Innovation has been seen in many fields in recent years. Many see defined benefit superfunds as a good option to challenge the status quo in the pensions world. Put simply, superfunds are structures which allow employers to sever their liability towards their defined benefit pension schemes by replacing themselves with a separate entity with a capital buffer. It is hoped this will result in better outcomes for members of medium-sized schemes.
Insurers have raised concerns, as superfunds may take away their role in the buy-out process, but the prospect of increased competition has led to further innovation in the insurance industry. There has also been increased use of defined benefit master trusts. This diversification of options is certainly a good thing for pensions members.
In the absence of specific legislation on superfunds (government has understandably had other priorities over the last few years), the UK Pensions Regulator (tPR) has introduced guidance with the intention that this will allow transactions to start. The guidance covers the following:
- People: those running superfunds should be fit and proper, act with honesty and integrity, and have sufficient knowledge, skills and experience.
- Governance: trustees should have sufficient oversight of superfunds, there should be open and transparent communication, and systems should be in place to identify conflicts of interest.
- Systems and processes: this partly relates to the superfund’s IT systems being set up and maintained, but also to processes in relation to member communications and complaints.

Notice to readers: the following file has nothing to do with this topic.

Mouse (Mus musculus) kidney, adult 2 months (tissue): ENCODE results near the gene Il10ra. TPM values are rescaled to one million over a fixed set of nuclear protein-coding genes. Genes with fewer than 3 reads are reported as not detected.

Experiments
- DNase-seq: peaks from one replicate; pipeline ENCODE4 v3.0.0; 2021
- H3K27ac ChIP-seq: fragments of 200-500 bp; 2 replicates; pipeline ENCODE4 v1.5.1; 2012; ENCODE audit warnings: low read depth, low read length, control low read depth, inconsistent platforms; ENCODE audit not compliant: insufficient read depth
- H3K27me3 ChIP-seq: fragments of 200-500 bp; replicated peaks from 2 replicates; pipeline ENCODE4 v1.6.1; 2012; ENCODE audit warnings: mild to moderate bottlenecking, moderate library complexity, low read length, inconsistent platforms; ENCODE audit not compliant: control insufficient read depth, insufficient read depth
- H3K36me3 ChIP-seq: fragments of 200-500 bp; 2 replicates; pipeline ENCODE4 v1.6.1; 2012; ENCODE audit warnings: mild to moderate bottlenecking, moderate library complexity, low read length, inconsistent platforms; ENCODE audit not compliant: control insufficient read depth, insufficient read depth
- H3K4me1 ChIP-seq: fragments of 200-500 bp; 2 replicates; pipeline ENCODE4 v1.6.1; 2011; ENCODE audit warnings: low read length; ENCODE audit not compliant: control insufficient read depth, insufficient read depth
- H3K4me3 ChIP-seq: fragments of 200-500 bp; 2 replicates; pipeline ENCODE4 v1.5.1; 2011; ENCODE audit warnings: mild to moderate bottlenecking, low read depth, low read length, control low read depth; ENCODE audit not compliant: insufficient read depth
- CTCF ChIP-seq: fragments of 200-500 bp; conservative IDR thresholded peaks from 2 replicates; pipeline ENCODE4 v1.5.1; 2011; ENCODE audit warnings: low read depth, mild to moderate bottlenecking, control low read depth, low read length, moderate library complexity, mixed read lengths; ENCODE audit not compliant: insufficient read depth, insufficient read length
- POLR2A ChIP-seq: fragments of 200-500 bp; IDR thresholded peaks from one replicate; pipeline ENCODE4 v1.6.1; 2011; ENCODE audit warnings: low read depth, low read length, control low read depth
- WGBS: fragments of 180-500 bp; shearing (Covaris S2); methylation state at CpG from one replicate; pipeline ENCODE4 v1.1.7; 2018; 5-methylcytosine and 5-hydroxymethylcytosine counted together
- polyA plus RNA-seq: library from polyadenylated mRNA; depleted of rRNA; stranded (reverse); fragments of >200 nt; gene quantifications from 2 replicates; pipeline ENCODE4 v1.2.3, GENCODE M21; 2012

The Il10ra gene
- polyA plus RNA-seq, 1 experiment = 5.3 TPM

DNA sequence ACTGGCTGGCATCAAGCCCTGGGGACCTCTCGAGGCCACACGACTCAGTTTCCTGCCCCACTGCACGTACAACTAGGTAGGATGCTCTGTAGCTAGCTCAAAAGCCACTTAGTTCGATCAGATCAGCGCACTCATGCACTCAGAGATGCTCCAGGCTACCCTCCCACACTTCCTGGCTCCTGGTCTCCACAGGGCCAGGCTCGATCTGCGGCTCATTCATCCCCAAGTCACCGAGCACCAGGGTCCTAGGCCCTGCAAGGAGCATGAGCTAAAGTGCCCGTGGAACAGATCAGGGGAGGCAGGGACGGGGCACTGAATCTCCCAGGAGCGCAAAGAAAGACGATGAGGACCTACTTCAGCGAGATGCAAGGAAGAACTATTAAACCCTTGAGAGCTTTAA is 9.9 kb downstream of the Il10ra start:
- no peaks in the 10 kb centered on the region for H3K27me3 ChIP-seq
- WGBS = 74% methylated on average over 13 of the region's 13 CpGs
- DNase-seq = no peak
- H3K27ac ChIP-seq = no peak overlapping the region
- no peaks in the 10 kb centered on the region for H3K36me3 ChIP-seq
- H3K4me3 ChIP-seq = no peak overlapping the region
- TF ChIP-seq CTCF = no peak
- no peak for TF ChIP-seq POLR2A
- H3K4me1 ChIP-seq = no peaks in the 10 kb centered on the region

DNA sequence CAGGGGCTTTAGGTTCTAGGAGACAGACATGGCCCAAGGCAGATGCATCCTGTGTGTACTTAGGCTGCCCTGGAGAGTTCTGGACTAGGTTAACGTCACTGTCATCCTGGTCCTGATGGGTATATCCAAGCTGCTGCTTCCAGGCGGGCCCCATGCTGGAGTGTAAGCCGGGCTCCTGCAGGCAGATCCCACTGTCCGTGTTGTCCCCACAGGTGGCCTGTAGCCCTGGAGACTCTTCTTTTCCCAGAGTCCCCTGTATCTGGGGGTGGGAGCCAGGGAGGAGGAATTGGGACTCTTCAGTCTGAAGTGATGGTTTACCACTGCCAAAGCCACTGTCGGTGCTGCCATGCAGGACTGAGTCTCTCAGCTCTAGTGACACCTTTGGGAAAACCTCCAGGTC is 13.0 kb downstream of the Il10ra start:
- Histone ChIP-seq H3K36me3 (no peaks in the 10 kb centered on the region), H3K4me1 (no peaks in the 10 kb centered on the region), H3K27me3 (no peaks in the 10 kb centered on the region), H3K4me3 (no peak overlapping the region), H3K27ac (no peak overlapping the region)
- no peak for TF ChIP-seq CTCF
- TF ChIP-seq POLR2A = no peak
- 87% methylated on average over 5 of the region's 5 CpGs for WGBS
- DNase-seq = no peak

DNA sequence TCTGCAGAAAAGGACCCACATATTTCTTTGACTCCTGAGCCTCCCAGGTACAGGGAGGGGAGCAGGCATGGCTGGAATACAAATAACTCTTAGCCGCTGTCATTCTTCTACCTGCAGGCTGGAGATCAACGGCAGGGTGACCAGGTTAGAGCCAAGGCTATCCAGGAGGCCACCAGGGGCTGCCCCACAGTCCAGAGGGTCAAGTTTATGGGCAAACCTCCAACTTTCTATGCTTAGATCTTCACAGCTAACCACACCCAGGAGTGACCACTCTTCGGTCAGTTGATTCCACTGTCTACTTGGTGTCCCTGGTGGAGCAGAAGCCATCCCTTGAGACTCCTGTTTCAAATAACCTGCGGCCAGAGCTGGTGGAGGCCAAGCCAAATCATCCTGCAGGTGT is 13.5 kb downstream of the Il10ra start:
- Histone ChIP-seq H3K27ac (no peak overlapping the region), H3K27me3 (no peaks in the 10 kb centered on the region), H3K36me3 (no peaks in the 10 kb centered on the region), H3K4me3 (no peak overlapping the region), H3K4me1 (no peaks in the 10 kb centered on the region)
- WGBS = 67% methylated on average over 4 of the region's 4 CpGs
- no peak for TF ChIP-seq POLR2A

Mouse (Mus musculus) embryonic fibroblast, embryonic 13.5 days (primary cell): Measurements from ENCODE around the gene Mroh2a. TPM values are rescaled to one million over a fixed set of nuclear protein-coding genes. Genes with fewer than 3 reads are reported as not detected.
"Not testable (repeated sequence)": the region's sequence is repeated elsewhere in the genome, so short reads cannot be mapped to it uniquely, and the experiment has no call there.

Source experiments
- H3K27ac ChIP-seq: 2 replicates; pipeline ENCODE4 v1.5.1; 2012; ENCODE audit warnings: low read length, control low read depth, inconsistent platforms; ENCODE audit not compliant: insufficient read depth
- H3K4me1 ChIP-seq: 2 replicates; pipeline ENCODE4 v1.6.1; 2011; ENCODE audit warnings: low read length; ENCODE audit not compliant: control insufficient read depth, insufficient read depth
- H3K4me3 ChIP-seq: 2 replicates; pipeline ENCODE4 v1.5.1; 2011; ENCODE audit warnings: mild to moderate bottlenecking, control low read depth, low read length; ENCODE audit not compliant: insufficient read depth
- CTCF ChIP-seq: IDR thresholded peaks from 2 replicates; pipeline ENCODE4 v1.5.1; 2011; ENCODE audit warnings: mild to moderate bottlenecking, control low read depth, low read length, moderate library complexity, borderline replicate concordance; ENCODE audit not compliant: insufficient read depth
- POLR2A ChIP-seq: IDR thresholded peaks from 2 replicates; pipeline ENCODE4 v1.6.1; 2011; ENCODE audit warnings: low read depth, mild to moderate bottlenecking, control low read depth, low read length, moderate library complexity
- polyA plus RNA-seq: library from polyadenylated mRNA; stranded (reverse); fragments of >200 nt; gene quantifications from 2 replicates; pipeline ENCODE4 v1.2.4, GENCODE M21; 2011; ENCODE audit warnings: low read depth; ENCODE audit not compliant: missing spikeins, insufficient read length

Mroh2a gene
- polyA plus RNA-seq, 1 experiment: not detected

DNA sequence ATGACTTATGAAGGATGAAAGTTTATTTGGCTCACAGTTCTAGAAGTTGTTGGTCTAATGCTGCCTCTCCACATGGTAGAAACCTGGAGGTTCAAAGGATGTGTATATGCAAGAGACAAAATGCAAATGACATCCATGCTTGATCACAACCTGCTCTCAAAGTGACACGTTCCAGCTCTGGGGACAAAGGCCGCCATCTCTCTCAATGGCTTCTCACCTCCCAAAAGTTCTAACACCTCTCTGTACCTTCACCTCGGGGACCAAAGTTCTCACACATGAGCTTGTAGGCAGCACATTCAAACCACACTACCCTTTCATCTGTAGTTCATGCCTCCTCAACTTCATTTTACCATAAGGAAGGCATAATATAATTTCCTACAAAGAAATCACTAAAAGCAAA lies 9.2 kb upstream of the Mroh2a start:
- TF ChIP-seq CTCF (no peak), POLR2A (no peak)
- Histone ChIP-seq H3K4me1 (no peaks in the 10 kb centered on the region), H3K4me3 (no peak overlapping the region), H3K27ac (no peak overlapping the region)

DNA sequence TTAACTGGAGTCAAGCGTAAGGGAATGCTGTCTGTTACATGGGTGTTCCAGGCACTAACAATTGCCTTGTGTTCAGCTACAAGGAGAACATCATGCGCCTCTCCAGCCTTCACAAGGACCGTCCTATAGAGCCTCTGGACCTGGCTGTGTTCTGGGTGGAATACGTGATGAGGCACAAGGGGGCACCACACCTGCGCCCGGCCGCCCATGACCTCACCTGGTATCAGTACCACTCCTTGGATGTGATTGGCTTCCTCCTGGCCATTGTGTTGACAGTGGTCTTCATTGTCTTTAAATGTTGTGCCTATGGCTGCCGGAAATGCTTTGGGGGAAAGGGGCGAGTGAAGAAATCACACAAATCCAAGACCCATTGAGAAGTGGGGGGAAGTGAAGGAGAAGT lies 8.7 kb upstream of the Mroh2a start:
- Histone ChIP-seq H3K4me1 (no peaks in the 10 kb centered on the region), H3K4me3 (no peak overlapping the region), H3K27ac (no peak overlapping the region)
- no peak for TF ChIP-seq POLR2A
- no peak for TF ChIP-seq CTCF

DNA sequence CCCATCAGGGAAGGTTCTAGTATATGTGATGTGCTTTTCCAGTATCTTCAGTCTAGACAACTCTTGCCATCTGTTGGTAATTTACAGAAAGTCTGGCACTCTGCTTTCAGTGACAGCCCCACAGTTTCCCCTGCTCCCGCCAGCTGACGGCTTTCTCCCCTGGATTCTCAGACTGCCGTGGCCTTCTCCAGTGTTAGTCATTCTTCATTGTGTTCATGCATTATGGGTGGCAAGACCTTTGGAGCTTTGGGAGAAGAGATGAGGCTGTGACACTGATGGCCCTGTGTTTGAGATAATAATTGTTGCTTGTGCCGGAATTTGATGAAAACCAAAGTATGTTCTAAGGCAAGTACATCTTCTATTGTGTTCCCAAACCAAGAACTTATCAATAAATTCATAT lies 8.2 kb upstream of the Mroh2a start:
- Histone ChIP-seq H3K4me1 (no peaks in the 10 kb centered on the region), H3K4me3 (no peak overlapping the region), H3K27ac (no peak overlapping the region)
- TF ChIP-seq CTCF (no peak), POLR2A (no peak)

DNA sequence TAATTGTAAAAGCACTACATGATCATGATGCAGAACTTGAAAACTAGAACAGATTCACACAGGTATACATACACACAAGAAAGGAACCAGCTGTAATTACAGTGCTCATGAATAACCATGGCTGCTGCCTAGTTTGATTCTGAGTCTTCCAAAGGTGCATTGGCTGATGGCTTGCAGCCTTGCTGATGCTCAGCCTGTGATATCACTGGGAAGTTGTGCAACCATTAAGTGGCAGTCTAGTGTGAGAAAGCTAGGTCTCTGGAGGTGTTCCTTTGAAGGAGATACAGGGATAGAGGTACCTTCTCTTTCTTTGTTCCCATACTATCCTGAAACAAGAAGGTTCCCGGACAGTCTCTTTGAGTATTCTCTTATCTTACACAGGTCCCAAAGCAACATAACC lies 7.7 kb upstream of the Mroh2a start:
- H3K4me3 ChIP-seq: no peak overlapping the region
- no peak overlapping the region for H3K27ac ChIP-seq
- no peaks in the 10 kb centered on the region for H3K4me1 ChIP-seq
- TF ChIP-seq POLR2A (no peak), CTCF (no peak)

- Financial sustainability and capital adequacy: tPR expects superfunds to be adequately financed to support the pension schemes and to ensure that they have sufficient capital for “there to be a very high probability of members’ benefits being paid in full.”
This final section has caused concerns for the Bank of England. It has been widely reported that the Governor of the Bank of England, Andrew Bailey, has written to the Secretary of State for Work and Pensions to say that superfunds could threaten the UK’s financial stability. The main thrust of his concern is that superfunds will not have to comply with the same capital adequacy requirements as other players in the market (including insurers).
It is hoped that the government will act soon and engage with the regulators and other relevant stakeholders to implement a comprehensive legislative framework for superfunds. Only then will there be sufficient certainty for providers to start offering the innovative solutions that are missing from the pensions sector.